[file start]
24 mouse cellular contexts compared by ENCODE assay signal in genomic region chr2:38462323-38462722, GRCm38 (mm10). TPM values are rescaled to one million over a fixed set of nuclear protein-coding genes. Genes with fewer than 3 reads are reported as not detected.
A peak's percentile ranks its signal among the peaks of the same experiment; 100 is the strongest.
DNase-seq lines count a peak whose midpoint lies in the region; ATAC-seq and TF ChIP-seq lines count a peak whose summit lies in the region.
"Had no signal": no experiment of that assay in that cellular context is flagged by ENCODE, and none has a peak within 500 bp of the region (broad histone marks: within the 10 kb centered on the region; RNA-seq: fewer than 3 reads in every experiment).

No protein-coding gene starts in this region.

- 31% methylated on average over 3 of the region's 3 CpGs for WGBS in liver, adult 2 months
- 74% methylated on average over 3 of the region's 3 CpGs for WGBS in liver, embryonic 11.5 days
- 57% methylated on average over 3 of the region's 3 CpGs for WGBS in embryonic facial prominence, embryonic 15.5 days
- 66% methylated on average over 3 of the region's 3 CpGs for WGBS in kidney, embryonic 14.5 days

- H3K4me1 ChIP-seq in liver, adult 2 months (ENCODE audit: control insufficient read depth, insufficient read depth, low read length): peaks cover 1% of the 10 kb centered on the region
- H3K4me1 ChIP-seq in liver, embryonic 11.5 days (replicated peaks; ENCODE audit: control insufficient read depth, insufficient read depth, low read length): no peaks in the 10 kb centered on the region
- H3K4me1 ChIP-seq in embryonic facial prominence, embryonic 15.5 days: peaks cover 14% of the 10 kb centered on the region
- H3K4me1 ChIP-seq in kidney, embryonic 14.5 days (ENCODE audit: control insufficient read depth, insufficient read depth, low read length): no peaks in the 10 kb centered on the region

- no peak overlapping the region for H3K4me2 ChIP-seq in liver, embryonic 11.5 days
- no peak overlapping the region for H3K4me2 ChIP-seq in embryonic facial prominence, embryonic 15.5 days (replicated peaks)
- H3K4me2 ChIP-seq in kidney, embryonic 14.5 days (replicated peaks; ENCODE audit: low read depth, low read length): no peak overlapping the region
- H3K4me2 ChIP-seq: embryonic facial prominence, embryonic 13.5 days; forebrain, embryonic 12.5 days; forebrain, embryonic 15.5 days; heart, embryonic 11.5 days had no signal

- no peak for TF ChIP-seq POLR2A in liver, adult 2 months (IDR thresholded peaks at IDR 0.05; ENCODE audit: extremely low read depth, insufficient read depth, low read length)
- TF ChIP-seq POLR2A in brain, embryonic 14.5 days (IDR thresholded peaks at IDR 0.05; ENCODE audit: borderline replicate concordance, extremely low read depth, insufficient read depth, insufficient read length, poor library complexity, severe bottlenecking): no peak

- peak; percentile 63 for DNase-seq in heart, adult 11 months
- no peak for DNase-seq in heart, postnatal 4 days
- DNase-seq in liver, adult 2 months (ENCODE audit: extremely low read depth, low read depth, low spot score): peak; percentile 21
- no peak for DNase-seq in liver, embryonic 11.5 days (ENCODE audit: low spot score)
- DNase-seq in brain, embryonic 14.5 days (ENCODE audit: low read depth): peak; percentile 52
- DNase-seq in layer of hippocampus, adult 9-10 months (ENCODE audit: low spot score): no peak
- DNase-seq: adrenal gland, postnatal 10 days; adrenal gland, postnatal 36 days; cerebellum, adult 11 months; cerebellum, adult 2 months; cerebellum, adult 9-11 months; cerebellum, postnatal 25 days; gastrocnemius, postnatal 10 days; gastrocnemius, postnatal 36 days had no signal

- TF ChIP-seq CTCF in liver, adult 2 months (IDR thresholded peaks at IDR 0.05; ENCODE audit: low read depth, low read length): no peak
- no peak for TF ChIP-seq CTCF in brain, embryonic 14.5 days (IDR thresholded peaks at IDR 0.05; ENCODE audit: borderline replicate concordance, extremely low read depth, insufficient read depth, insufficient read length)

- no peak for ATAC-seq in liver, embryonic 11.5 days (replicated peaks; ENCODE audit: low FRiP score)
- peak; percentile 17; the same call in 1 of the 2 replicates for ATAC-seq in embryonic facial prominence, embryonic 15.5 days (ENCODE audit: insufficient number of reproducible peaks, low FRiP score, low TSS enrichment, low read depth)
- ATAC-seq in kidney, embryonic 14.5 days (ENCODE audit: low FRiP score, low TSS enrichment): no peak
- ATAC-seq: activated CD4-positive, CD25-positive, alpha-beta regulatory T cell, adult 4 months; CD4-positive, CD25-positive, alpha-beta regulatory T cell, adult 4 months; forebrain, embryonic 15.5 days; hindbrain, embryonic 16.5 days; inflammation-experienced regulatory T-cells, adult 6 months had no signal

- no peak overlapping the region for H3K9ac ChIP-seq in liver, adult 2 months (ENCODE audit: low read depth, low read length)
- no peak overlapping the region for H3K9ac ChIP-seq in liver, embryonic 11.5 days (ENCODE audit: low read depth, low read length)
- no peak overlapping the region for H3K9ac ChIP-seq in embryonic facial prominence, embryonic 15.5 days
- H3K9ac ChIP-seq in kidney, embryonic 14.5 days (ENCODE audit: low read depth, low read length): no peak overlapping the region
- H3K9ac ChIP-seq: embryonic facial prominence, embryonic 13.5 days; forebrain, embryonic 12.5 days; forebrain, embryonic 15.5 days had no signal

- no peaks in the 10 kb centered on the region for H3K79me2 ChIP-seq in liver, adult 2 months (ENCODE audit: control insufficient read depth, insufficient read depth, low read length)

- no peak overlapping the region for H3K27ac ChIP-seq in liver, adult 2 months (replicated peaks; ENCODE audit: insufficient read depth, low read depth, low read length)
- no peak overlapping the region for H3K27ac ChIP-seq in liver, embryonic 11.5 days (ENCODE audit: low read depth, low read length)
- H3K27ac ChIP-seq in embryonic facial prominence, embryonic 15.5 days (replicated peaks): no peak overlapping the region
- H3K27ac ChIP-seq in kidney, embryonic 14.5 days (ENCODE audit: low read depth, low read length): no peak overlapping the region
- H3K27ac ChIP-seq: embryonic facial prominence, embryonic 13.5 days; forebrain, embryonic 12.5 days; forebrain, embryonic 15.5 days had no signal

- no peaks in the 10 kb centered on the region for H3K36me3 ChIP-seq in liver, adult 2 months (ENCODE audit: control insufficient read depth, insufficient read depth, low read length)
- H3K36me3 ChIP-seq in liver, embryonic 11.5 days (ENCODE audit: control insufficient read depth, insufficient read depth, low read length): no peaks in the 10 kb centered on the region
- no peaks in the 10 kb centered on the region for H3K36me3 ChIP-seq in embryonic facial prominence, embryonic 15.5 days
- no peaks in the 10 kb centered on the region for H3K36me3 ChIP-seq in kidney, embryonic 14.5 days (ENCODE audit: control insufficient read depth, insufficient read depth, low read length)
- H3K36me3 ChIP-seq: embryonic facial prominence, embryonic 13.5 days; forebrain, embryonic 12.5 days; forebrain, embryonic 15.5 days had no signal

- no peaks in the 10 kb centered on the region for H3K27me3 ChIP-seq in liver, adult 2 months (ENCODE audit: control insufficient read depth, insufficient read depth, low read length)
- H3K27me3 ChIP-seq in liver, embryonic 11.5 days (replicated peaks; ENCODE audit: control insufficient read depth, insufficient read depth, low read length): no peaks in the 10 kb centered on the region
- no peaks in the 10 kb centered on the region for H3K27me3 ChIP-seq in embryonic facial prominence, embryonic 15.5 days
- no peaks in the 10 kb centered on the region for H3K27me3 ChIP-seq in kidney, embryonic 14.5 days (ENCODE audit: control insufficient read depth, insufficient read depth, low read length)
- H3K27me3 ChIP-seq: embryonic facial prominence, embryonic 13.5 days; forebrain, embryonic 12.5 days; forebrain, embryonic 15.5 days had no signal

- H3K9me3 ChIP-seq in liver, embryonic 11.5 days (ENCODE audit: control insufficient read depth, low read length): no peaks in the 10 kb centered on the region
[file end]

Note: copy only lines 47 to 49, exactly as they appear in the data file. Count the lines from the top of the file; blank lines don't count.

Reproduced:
- no peaks in the 10 kb centered on the region for H3K36me3 ChIP-seq in kidney, embryonic 14.5 days (ENCODE audit: control insufficient read depth, insufficient read depth, low read length)
- H3K36me3 ChIP-seq: embryonic facial prominence, embryonic 13.5 days; forebrain, embryonic 12.5 days; forebrain, embryonic 15.5 days had no signal

- no peaks in the 10 kb centered on the region for H3K27me3 ChIP-seq in liver, adult 2 months (ENCODE audit: control insufficient read depth, insufficient read depth, low read length)